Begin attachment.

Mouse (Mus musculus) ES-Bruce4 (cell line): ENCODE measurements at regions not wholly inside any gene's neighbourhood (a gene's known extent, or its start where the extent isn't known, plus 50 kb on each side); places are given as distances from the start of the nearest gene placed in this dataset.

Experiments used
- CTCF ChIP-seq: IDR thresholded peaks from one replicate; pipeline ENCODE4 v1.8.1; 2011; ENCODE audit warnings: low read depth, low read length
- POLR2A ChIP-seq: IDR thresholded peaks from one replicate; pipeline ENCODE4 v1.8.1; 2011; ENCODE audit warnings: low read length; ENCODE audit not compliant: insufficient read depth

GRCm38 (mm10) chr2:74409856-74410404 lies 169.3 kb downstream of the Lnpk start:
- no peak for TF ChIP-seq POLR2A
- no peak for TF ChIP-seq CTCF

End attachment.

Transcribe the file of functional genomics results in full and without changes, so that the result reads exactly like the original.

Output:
Mouse (Mus musculus) ES-Bruce4 (cell line): ENCODE measurements at regions not wholly inside any gene's neighbourhood (a gene's known extent, or its start where the extent isn't known, plus 50 kb on each side); places are given as distances from the start of the nearest gene placed in this dataset.

Experiments used
- CTCF ChIP-seq: IDR thresholded peaks from one replicate; pipeline ENCODE4 v1.8.1; 2011; ENCODE audit warnings: low read depth, low read length
- POLR2A ChIP-seq: IDR thresholded peaks from one replicate; pipeline ENCODE4 v1.8.1; 2011; ENCODE audit warnings: low read length; ENCODE audit not compliant: insufficient read depth

GRCm38 (mm10) chr2:74409856-74410404 lies 169.3 kb downstream of the Lnpk start:
- no peak for TF ChIP-seq POLR2A
- no peak for TF ChIP-seq CTCF